The blade on the Compadre has the same shape of blade. However, it is not as L-shaped as you would find on a traditional froe. Instead, it angles slightly at the base of the handle. The rest of the blade is pretty straight, on both the belly and the spine. However, near the top of the blade, both the belly and the spine go outward some, creating a slight bulge. The end of the blade is squared off, with no tip. This blade is not designed to do it all by any means, but when you are looking for force, this Buck will have your back.

Buck Compadre Froe

The Handle:

The large handle is made out of a canvas micarta. Micarta is made when the manufacturer soaks layers of canvas in a resin. The interesting thing about micarta is that it gets the strength from the resin, but the appearance is solely the canvas. This means that it has a much better aesthetic than many similar materials such as G-10 or Carbon Fiber.

The product is lightweight, which is crucial to a knife that it as large as this one is. When the entire knife is nearly a foot and a half long, the less weight you have, the better. And you don’t need to worry about the heft that it can provide, because the size on its own will provide that. Micarta is also strong, which is important for a knife like this as well.

That being said, Micarta is not the cheapest material, because it has no surface texture upon creating. This means that a lot of manual time and labor has to go into creating the surface texture that people need. However, once this process has been completed, you are going to have the grip that is needed for nearly any task. With a beast like this one, you can expect to take on some tougher things and a grip is absolutely crucial. The micarta is not going to let you down.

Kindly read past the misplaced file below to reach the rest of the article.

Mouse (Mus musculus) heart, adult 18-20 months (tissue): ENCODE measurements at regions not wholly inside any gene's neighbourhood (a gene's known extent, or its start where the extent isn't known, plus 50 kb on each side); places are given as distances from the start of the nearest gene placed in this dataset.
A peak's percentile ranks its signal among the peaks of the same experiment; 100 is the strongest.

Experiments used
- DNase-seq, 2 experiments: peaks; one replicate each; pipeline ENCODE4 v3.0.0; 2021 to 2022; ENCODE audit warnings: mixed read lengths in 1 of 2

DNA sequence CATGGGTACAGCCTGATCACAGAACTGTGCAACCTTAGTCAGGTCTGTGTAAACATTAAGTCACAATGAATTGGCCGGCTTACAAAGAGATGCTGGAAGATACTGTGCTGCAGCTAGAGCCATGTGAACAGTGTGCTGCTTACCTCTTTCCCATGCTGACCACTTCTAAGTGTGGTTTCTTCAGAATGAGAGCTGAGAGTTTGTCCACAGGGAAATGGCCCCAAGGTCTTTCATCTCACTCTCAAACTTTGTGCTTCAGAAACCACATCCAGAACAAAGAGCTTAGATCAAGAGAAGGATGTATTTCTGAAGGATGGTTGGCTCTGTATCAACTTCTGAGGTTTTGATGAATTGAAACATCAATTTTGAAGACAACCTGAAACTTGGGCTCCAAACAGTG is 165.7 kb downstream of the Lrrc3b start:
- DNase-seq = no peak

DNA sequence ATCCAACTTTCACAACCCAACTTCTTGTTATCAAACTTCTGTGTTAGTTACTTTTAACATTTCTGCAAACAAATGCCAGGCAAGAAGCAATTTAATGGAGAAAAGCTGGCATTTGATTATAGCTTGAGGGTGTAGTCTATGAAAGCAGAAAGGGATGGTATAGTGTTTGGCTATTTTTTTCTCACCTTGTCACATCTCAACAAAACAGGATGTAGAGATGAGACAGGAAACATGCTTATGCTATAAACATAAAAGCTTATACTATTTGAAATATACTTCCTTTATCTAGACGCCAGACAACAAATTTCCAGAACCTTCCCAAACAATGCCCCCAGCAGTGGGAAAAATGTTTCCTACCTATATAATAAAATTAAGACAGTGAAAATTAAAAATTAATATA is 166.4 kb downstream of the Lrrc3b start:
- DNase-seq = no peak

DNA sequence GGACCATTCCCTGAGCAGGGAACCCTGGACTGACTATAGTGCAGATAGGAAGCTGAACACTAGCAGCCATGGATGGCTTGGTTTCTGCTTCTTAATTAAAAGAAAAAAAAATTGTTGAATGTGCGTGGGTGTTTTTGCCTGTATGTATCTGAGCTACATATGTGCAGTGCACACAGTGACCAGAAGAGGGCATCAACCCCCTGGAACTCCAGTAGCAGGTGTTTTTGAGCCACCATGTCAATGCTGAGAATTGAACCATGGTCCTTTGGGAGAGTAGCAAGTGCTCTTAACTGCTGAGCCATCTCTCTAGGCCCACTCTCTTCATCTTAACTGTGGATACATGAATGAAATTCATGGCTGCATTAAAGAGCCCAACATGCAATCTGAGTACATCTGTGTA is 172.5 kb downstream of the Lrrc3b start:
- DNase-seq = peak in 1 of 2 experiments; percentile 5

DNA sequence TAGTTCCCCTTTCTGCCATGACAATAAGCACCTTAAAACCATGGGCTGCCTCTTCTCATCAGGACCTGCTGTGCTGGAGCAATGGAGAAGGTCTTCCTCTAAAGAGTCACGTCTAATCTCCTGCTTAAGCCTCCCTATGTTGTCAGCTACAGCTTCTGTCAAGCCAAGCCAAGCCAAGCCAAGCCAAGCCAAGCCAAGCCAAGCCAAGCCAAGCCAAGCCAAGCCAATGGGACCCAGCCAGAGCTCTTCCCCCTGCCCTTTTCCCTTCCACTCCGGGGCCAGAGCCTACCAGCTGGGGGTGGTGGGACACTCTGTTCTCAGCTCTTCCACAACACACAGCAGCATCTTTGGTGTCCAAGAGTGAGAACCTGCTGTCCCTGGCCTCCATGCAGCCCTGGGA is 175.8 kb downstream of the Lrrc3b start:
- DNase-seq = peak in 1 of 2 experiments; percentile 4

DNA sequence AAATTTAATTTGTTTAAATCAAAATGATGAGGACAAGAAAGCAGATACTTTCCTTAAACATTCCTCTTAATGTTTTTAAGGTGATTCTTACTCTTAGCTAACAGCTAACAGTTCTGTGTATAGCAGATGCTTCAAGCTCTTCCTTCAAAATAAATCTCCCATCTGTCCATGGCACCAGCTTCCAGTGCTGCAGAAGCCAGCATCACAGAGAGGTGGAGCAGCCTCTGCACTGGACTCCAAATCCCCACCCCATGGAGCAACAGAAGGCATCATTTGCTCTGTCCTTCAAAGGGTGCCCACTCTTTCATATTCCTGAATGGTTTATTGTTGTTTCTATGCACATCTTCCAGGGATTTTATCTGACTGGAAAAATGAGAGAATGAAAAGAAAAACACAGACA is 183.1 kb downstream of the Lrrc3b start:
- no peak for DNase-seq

The handle itself is rather simple, which is ideal. The spine is mostly straight from the blade to the butt, but it does have a portion in the middle that comes up slightly. The belly has two extremely elongated finger grooves that will add comfort and allow your hand to better fit while holding this. The butt flares out, which also will help with grip.

The Mechanism:

This is a fixed blade, which means that there is no mechanism on the knife. The handle and the blade are connected with no hinge. To cover the blade, you put it in a sheath, instead of folding it into the handle.

Some benefits of a fixed blade are that they are easier to care for. This is because the blade is thicker, which means that it is going to be less likely to break. Also, all you have to do is wipe down the blade and handle and it is clean. You don’t have to worry about the innards getting junked up because there isn’t access to the innards. A fixed blade also makes a superior outdoors knife because it can do a lot more than just cut. It is going to be strong enough to be sued as a general utility tool in the field.